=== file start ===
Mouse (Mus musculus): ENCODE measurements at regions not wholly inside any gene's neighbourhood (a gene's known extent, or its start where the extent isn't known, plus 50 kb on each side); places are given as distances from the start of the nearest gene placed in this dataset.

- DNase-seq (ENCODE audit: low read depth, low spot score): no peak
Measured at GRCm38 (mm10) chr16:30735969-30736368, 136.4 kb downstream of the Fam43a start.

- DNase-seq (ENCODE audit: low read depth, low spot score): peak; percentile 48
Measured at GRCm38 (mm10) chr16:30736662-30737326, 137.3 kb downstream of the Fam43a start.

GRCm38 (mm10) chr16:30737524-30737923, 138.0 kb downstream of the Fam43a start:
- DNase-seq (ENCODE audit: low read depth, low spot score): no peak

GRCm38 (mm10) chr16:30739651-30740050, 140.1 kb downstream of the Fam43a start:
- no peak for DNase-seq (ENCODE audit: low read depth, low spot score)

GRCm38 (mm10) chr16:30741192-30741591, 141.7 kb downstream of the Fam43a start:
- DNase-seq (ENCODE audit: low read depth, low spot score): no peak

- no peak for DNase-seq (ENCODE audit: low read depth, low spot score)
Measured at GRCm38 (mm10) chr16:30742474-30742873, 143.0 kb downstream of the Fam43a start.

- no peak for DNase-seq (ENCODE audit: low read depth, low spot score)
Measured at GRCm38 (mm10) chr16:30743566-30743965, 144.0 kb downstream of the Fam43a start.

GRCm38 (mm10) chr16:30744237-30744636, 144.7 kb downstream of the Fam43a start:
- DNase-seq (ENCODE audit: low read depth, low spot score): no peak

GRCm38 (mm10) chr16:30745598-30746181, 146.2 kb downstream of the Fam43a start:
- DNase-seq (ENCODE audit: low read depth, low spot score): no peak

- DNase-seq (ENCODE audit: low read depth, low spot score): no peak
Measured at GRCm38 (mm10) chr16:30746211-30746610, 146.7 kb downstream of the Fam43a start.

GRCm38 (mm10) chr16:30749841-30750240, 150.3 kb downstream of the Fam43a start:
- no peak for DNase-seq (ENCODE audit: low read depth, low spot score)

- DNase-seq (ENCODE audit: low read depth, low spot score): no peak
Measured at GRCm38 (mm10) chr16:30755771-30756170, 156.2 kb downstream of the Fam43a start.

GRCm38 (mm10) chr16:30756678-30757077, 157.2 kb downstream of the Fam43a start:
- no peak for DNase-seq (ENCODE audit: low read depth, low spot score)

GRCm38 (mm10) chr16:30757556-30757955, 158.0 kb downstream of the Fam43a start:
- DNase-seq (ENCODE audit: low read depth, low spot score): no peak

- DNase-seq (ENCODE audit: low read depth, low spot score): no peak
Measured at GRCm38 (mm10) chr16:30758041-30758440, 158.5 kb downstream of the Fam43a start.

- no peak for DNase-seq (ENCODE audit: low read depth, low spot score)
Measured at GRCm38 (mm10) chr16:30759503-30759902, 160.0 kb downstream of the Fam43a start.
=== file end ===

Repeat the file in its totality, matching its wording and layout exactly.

Mouse (Mus musculus): ENCODE measurements at regions not wholly inside any gene's neighbourhood (a gene's known extent, or its start where the extent isn't known, plus 50 kb on each side); places are given as distances from the start of the nearest gene placed in this dataset.

- DNase-seq (ENCODE audit: low read depth, low spot score): no peak
Measured at GRCm38 (mm10) chr16:30735969-30736368, 136.4 kb downstream of the Fam43a start.

- DNase-seq (ENCODE audit: low read depth, low spot score): peak; percentile 48
Measured at GRCm38 (mm10) chr16:30736662-30737326, 137.3 kb downstream of the Fam43a start.

GRCm38 (mm10) chr16:30737524-30737923, 138.0 kb downstream of the Fam43a start:
- DNase-seq (ENCODE audit: low read depth, low spot score): no peak

GRCm38 (mm10) chr16:30739651-30740050, 140.1 kb downstream of the Fam43a start:
- no peak for DNase-seq (ENCODE audit: low read depth, low spot score)

GRCm38 (mm10) chr16:30741192-30741591, 141.7 kb downstream of the Fam43a start:
- DNase-seq (ENCODE audit: low read depth, low spot score): no peak

- no peak for DNase-seq (ENCODE audit: low read depth, low spot score)
Measured at GRCm38 (mm10) chr16:30742474-30742873, 143.0 kb downstream of the Fam43a start.

- no peak for DNase-seq (ENCODE audit: low read depth, low spot score)
Measured at GRCm38 (mm10) chr16:30743566-30743965, 144.0 kb downstream of the Fam43a start.

GRCm38 (mm10) chr16:30744237-30744636, 144.7 kb downstream of the Fam43a start:
- DNase-seq (ENCODE audit: low read depth, low spot score): no peak

GRCm38 (mm10) chr16:30745598-30746181, 146.2 kb downstream of the Fam43a start:
- DNase-seq (ENCODE audit: low read depth, low spot score): no peak

- DNase-seq (ENCODE audit: low read depth, low spot score): no peak
Measured at GRCm38 (mm10) chr16:30746211-30746610, 146.7 kb downstream of the Fam43a start.

GRCm38 (mm10) chr16:30749841-30750240, 150.3 kb downstream of the Fam43a start:
- no peak for DNase-seq (ENCODE audit: low read depth, low spot score)

- DNase-seq (ENCODE audit: low read depth, low spot score): no peak
Measured at GRCm38 (mm10) chr16:30755771-30756170, 156.2 kb downstream of the Fam43a start.

GRCm38 (mm10) chr16:30756678-30757077, 157.2 kb downstream of the Fam43a start:
- no peak for DNase-seq (ENCODE audit: low read depth, low spot score)

GRCm38 (mm10) chr16:30757556-30757955, 158.0 kb downstream of the Fam43a start:
- DNase-seq (ENCODE audit: low read depth, low spot score): no peak

- DNase-seq (ENCODE audit: low read depth, low spot score): no peak
Measured at GRCm38 (mm10) chr16:30758041-30758440, 158.5 kb downstream of the Fam43a start.

- no peak for DNase-seq (ENCODE audit: low read depth, low spot score)
Measured at GRCm38 (mm10) chr16:30759503-30759902, 160.0 kb downstream of the Fam43a start.